So Roy Moore lost the Alabama Senator’s race by a whisker, with Democrat Doug Jones winning 49.9% of the vote against Moore’s 48.4% (1.7% of the voters opted for a write-in, which in the context is quite important).
I already wrote about Roy Moore here, and since then the allegations against him are looking ever-more fabricated. Firstly there was the timing, the Washington Post running the story at a crucial point after the nominations were closed and when Moore was polling a 10-point lead over his rival. Secondly, it now appears the owner of the yearbook Moore allegedly signed when she was 14 added some text to it later. Might have been worth mentioning that at the beginning, eh? But the signature is real, oh yes.
Nobody should be surprised at this, least of all Republicans, but the reason Moore lost was probably less to do with the allegations as his response to them. I fully agree he should not have apologised, but he should have looked the camera in the eye and called his accuser a bare-faced liar whose parents ought to have raised her better. Instead he did an interview with Sean Hannity – hardly the person to shore up anyone’s reputation – which made him look extremely shifty, and the comments emerging from those around him right up until the vote didn’t help him one jot. He didn’t come across as anyone you’d much want to vote for, even if you didn’t believe the allegations against him.
What surprises me a little is the naivety of the Republicans. Actually, no it doesn’t: most of them come across as spectacularly dim. The Democrat-supporting media releasing allegations of sexual misconduct against a Republican politician with exquisite timing is nothing new, and is now standard practice: the release of Trump’s decade-old Access Hollywood interview was timed precisely to lose him the election, and had he been running against anyone other than Hillary Clinton the plan would have succeeded. Any Republican running for office should expect a media storm alleging sexual misconduct and/or tax evasion on his part at a crucial point in the election and prepare for it. If the Republicans haven’t figured out how things work by now, then they’re simply too dim for office.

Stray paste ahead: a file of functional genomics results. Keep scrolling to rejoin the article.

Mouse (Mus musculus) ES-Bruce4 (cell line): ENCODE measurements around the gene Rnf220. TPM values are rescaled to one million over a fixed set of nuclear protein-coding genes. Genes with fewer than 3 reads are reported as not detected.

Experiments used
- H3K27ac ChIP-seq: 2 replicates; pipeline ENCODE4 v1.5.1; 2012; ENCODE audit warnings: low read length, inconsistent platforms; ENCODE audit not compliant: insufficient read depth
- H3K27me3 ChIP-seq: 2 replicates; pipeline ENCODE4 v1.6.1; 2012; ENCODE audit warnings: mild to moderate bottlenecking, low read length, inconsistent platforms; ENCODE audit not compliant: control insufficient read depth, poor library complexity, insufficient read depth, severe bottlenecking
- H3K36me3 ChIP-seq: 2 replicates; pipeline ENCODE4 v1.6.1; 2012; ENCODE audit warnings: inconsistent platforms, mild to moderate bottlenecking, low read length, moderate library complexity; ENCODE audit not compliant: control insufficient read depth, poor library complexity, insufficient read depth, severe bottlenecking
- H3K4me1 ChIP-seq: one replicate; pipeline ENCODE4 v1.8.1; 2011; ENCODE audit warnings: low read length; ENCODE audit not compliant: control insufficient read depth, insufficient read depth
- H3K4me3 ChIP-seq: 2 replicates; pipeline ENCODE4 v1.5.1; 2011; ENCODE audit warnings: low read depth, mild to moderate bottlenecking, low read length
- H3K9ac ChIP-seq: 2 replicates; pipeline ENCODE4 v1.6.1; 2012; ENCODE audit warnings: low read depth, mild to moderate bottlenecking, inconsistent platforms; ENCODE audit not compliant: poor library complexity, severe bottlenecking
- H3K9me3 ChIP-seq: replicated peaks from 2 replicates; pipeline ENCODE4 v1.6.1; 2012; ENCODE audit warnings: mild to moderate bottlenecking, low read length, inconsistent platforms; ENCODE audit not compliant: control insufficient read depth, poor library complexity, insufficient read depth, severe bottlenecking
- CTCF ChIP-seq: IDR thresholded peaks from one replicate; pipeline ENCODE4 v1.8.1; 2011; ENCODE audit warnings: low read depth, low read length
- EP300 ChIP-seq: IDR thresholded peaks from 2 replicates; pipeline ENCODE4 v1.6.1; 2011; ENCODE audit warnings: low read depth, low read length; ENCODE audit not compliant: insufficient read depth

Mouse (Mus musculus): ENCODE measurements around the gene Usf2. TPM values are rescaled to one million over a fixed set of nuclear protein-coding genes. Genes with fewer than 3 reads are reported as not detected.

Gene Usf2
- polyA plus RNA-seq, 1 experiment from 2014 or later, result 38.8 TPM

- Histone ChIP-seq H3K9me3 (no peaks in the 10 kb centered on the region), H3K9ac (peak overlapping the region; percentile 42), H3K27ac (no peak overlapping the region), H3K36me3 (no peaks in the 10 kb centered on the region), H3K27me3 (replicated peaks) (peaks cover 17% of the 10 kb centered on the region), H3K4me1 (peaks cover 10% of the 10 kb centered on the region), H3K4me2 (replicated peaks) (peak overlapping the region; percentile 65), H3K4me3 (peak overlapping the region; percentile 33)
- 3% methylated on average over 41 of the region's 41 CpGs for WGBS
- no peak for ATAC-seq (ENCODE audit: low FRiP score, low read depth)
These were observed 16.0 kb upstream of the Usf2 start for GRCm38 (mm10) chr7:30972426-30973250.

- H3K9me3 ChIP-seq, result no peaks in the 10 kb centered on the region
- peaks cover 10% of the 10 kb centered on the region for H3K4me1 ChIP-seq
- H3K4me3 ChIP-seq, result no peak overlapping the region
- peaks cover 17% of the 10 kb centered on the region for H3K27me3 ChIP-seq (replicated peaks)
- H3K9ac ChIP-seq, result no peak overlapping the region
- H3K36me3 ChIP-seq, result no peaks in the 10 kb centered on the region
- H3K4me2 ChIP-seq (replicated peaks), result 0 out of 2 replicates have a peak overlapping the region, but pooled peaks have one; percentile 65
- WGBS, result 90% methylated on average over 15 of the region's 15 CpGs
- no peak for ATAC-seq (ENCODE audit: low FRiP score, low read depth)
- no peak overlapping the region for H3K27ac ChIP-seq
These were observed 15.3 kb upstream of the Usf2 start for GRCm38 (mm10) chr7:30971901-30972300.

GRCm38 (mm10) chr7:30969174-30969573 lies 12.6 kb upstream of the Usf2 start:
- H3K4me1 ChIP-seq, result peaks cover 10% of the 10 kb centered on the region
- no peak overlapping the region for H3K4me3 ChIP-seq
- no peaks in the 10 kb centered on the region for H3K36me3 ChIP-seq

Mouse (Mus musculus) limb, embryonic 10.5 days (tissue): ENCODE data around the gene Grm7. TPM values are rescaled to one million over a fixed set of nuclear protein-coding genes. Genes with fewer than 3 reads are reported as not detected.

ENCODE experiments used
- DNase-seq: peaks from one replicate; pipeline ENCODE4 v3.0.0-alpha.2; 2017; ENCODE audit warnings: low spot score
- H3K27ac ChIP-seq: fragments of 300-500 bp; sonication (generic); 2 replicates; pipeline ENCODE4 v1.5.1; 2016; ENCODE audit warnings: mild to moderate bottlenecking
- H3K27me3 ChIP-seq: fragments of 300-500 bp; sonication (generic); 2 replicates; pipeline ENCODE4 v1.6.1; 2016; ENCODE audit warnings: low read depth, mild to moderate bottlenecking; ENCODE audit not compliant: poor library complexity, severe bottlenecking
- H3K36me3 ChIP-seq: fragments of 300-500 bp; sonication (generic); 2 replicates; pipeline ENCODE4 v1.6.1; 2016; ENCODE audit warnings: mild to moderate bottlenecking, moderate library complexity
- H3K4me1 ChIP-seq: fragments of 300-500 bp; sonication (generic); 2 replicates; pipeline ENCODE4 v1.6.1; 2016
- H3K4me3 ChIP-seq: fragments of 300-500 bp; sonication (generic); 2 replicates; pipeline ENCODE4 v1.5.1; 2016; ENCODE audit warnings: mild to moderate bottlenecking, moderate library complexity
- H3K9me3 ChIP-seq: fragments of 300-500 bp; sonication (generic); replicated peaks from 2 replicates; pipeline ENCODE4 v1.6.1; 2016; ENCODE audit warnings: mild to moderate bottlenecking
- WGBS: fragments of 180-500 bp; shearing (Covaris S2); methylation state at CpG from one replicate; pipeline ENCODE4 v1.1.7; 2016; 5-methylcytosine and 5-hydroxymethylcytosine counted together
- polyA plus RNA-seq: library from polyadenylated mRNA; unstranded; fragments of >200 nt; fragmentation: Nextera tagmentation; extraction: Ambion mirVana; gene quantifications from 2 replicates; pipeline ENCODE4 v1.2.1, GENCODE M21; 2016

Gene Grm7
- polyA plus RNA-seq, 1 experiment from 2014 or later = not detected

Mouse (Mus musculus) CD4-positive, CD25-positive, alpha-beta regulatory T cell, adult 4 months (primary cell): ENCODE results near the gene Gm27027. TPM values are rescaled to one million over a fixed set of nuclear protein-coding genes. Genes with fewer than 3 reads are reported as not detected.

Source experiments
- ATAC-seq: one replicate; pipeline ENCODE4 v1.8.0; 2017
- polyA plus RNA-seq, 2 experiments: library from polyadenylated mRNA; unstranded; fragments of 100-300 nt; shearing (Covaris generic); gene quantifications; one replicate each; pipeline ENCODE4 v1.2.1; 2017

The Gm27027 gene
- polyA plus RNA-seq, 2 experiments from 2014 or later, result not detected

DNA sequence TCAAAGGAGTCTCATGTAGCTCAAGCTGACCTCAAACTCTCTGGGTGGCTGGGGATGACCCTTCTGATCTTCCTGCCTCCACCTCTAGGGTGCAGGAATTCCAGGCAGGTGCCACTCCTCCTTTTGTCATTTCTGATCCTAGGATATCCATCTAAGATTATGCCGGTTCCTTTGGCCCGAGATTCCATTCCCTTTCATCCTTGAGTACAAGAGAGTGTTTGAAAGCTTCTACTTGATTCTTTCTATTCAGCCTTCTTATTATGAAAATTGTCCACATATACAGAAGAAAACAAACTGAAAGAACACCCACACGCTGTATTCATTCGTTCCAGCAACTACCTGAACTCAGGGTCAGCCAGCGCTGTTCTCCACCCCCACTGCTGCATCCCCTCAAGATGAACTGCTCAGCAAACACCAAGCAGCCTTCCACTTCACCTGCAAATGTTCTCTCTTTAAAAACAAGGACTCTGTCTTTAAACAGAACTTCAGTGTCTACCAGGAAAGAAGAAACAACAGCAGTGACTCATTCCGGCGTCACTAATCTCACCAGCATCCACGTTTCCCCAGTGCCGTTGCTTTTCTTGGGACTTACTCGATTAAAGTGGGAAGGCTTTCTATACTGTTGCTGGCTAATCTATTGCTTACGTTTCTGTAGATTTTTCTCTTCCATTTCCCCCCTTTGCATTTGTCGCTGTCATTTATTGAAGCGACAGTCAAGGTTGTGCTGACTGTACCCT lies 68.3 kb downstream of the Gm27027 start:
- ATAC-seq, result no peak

Of course, the media refrain from sand-bagging Democrats in the same way because they are almost unanimous in wanting Democrats to rule in perpetuity, and the few that don’t are rabid anti-Trumpers who think Jeb Bush would have made a good president. The allegations against Al Franken gained some traction, but this was mostly to make Republicans look like hypocrites in backing Moore. He gave a speech last week implying he was going to resign, but he’s still there. I think the intention was for him to hold on until Moore got elected and then say “Why should I resign when the Republicans have elected Moore?” Now that they haven’t, it puts him in a rather tight spot. Good.
The only way Moore lost that election is by GOP voters staying at home or plumping for Jones. I think this confirms what we already knew from the Trump election, which is that American voters fall into four distinct categories:
Group 1. Hardcore Democrats. This lot think Hillary was amazing and wouldn’t give a damn if someone on their side, i.e. Hillary’s husband, had serious sexual allegations leveled at him. For them, winning is everything.
Group 2. Moderate Democrats. They want to vote for a decent candidate and didn’t like Hillary much, but they still see any Republican as being worse than Hitler so if Jeffrey Dahmer ran against Mitt Romney, the brain-eating serial killer gets their vote.